Marianne Holt chats Beat-Herder, festival culture and the evolution of DJ’ing with electronic pioneer Greg Wilson
Whilst backstage at Lancashire’s Beat-Herder Festival, Marianne Holt got the chance to chat with the legendary electronic front-runner Greg Wilson about the festival’s impressive, self-built history and how the DJ makes his sets so unique.
You keep coming back to Beat-Herder Festival time and time again, so I guess my first question is why?
Well, it’s just a really good festival. I’ve got a fantastic slot that I’ve done for the last few years, it’s the closing slot at Trash Manor. I’ve played before on the Toil Trees stage which is fantastic but the last three years I’ve done the closing slot here. I really love the festival because it’s a festival that’s grown organically- it’s come out of a necessity for people to come together and to play music and its growing year on year so it’s wonderful to see. I mean it’s one of the first times that I’ve had a proper chance to walk round- there’s so much going on, so many really, really great areas and stuff. You know it’s a proper festival coming from the original ethos of what it was all about with a great crowd. We’ll play a fantastic slot at the end of the night on a wonderful stage for wonderful people.
Did you have the chance to see any performances when you were walking about?
Do you know what, I get asked this a lot but I don’t get much chance generally. I’m literally in and out. The reason I was here earlier today is my son’s band was playing in one of the areas so I got to see them. It was good! I saw [David] Rodigan on the main stage and got an idea of what was happening DJ wise but, because of the kind of life I live, going in and out of festivals all of the time- I’m in and when I’ve finished I’m back out again. I get a little chance here and there to spend a few hours but very rarely.
Do you think part of the appeal of Beat-Herder is that it’s one of the only independent festivals in the UK? It’s not sponsored and because of that it’s far removed from capitalist festivals like Reading and Leeds. Do you think that part of the appeal is because it’s so organic?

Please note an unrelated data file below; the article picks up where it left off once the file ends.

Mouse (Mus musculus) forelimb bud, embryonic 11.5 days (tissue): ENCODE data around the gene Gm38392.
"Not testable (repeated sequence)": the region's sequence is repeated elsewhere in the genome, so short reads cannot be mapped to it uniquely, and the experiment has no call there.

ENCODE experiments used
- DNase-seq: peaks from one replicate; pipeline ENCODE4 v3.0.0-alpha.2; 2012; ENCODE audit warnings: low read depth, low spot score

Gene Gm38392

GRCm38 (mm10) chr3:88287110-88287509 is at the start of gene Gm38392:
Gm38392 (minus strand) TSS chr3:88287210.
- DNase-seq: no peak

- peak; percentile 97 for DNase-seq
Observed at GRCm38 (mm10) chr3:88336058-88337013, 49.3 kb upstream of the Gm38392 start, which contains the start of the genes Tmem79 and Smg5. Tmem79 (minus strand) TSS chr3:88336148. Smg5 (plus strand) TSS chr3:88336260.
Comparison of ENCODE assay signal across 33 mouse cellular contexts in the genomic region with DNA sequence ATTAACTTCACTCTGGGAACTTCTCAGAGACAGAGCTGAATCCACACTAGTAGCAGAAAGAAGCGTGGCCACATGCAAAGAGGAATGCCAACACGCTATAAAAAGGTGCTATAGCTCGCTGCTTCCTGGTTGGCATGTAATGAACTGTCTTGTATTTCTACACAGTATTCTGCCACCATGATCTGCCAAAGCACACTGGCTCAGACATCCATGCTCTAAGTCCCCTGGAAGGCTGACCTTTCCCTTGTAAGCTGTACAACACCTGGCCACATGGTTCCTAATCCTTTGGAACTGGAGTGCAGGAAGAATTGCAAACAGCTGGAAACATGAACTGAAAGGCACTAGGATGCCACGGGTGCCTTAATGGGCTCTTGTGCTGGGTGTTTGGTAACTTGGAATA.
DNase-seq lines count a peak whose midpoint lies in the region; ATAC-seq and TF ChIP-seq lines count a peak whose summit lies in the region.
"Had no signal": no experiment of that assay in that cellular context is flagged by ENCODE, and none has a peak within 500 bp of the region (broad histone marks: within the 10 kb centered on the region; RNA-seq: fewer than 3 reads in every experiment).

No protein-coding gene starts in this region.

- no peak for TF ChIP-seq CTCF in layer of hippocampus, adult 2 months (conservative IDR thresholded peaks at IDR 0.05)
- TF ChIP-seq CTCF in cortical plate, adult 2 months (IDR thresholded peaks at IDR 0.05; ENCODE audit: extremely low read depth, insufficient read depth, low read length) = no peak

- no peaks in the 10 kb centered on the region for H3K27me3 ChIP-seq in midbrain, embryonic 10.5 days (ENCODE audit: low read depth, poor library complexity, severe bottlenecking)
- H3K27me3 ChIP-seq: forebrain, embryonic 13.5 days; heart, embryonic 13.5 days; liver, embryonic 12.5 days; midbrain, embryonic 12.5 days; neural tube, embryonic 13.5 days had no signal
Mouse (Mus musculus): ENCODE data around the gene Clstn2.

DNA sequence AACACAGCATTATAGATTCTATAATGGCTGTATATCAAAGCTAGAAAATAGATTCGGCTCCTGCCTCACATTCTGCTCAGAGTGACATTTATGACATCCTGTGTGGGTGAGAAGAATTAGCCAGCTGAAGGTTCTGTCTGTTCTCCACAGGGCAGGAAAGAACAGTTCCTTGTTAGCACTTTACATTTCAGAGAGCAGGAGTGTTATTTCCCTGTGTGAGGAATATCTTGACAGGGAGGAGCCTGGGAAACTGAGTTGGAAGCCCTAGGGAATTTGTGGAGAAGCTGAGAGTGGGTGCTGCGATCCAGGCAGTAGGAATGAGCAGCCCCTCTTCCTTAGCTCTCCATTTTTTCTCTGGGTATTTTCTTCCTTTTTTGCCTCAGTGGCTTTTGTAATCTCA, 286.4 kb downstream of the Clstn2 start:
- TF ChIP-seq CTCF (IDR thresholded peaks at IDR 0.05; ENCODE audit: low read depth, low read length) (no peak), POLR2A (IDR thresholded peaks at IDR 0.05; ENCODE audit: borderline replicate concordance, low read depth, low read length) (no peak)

Well, it’s part of the way things are, you know. A lot of festivals can’t really pay their way properly without sponsorship and stuff like that. It’s great if somebody can do it totally independently, and you know, I take my hat off to that, but we do live in a world where it is increasingly difficult for people to do that. That’s all the more reason to look at something like this and the people that manage to bring it all together bit by bit because these things don’t happen overnight. A lot of people might think this is a new festival that’s sprung up and it’s great, maybe they imagine that the people behind this are moneyed or whatever, whereas this has, as I say, grown very gradually and they’ve managed to keep a hold of that. There has been other festivals in the past; I remember the Big Chill that was a real favourite for a lot of people and it grew year on year, but then eventually it grew just a little bit too big for itself. The original crowd weren’t happy with the newer crowd that were coming in and thought maybe it was a bit too young or whatever and it caused that kind of conflict. Then a big company took it over and it only lasted a year after that.